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Fair play? New programme for government is promising equality for all

The ‘partnership’ government has just published its plan of action. It might mention the word ‘fair’ a lot.

And you, and you, and you: Taoiseach Enda Kenny's new government is promising equality and fairness for all.
And you, and you, and you: Taoiseach Enda Kenny's new government is promising equality and fairness for all.
Image: Leah Farrell/RollingNews.ie

THE NEW PROGRAMME for (partnership) government has just been published – and its key vow is to create a more equal and fair society.

The backlash to the election campaign slogan favoured by Fine Gael, the linchpin in this minority-led new government, has obviously been noted. Out goes ‘Keep the Recovery Going’; in comes a promise to put a fair society first, enabled by the building of a strong economy.

‘A Fairer Ireland’ is the new catchphrase and the word ’fairness’, or derivatives thereof, appear no fewer than 41 times over this 153-page document. The ‘Programme for a Partnership Government’ commits to what it calls a ‘Social Economy’.

So what does that mean to you?

TheJournal.ie team has parsed the 16 chapters of the document to bring you analysis of the key new promises (and how they might hope to keep them).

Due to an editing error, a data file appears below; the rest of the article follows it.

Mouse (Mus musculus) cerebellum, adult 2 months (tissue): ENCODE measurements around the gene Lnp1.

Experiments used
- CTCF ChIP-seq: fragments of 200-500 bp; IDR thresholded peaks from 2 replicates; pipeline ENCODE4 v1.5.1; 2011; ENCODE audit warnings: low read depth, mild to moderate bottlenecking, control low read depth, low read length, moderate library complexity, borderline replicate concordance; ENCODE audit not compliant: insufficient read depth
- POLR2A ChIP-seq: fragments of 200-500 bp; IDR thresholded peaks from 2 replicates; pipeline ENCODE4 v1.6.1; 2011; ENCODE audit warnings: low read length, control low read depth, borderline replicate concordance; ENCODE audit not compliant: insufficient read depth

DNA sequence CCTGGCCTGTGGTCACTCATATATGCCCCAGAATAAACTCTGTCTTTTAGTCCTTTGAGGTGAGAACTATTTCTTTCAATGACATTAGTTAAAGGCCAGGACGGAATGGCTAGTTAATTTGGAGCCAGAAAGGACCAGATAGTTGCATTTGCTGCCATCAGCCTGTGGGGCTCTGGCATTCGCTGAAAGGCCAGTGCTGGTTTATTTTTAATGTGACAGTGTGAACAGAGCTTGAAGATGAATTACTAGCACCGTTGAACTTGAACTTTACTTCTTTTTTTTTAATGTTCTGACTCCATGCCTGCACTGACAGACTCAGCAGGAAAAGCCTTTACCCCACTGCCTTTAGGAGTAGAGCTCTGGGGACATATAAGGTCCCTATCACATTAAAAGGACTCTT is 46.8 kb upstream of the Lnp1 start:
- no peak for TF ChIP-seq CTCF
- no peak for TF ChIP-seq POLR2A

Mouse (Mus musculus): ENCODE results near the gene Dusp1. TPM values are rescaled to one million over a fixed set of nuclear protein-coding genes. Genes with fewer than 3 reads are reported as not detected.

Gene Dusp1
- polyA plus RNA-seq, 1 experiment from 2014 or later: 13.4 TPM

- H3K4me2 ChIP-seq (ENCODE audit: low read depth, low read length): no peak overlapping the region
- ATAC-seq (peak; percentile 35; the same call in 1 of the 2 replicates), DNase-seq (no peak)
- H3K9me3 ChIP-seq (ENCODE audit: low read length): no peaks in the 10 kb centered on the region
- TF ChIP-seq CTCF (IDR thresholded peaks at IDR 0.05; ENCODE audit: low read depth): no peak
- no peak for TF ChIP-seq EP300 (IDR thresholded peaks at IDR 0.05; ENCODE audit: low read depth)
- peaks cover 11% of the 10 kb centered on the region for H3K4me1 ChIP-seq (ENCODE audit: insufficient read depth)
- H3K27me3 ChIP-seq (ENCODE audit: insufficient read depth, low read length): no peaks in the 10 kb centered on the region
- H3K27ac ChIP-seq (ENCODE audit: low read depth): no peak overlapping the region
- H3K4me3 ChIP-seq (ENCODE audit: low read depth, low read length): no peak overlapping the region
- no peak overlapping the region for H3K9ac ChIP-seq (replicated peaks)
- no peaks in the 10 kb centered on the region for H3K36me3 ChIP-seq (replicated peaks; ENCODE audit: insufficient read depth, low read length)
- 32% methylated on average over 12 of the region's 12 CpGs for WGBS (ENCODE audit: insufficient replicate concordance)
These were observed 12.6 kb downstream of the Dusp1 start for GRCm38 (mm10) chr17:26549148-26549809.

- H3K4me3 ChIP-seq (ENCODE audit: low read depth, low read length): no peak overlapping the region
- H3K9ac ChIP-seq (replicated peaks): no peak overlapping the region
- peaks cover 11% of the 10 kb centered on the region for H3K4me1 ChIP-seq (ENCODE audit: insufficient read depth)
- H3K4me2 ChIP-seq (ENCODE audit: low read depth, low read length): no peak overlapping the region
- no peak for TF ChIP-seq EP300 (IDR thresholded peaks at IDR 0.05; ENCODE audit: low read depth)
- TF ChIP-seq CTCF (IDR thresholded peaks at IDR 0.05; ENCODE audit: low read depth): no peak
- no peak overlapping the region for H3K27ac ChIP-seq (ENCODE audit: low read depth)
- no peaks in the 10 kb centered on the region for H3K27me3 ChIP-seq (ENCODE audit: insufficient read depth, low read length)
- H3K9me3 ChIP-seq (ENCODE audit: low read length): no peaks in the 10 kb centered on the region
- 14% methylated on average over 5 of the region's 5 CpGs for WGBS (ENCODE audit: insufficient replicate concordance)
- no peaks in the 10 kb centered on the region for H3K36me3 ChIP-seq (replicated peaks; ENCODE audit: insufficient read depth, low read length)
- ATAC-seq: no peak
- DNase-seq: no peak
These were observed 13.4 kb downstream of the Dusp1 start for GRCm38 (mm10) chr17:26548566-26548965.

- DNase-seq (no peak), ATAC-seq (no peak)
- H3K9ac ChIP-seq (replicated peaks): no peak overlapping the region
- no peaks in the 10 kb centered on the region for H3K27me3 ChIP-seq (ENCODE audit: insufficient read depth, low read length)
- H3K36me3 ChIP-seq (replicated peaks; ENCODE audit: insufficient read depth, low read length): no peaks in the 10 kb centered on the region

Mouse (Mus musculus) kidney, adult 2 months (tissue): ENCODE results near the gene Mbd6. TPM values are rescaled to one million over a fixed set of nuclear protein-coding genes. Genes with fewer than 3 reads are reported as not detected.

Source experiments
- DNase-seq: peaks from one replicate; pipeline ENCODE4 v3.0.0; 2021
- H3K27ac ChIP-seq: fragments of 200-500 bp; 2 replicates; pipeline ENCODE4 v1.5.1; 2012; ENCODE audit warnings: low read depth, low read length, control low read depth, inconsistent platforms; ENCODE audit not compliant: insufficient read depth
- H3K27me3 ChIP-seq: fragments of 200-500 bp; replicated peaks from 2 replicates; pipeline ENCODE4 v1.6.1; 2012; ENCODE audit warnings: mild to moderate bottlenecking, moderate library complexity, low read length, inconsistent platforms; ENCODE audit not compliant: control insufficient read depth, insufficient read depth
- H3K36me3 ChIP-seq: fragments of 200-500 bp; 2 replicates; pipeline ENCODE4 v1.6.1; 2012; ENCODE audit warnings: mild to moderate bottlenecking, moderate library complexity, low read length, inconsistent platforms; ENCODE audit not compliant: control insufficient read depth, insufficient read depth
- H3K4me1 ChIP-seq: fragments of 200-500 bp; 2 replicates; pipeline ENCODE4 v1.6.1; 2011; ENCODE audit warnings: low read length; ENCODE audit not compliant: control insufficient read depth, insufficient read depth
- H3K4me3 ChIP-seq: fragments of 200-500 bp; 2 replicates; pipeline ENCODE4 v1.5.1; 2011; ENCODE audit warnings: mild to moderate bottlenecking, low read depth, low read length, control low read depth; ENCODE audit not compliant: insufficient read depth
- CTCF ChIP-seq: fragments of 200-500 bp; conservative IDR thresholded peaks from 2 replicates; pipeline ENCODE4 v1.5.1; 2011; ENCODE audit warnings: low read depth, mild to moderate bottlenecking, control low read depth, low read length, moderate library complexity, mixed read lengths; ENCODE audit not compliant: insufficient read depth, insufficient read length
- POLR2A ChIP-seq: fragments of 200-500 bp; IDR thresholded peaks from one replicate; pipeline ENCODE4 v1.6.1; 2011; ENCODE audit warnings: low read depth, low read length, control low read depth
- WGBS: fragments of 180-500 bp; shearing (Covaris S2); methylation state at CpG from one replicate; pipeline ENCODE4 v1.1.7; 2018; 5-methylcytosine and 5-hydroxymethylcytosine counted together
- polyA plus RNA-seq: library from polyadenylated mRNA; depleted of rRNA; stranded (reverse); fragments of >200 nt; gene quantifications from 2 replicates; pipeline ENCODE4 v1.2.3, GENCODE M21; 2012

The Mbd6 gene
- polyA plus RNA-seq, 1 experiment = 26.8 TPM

• The whole Programme for a Partnership Government is available to view for yourself here.

There are four key crises that the government has deemed its ‘urgent’ focus:

The housing crisis 

The vow: To be building 25,000 new homes every year by 2020

Joblessness

The vow: To create 200,000 new jobs by 2020 – 135,000 of these to be outside Dublin

Public services underfunding

The vow: To spend €6.75bn more in this area by 2021 compared to 2016

Emergency department chaos

The vow: To reduce the percentage of patients waiting longer than six hours in emergency departments from 32% today to 7% by 2021. They are also vowing to cut waiting times for appointments, surgeries and tests across the entire health service.

All of these vows have a long-range deadline for delivery of success, which on the face of it implies that this government intends to see the distance in office, despite its delicate make-up.

In the first 100 days of government, here is what it is claiming it can achieve (it’s mostly to do with housing):

  • Appoint a Cabinet Minister for Housing (already done – Simon Coveney)
  • Set up an Oireachtas Committee for Housing – and get it to tackle tax-relief proposals to free up more private accommodation quickly
  • Review the role of the Housing Agency and get the green light from Europe to devote more of the budget to building new housing
  • Publish a new Action Plan for Housing
  • New ‘cost rental’ option for low-income families to be introduced 
  • League of Credit Unions to be given help from Department of Finance to play role in housing finance
  • Expand access to rent supplements for low-income families at risk of homelessness
  • Establish a mobile phone and broadband taskforce
  • Set up a Prevention and Early Intervention Unit to focus on early interventions in childhood and elderly people’s lives 
  • Three-year strategy for Department of Education to be drawn up 

Read:  These are 89 promises for you to hold the government to account on

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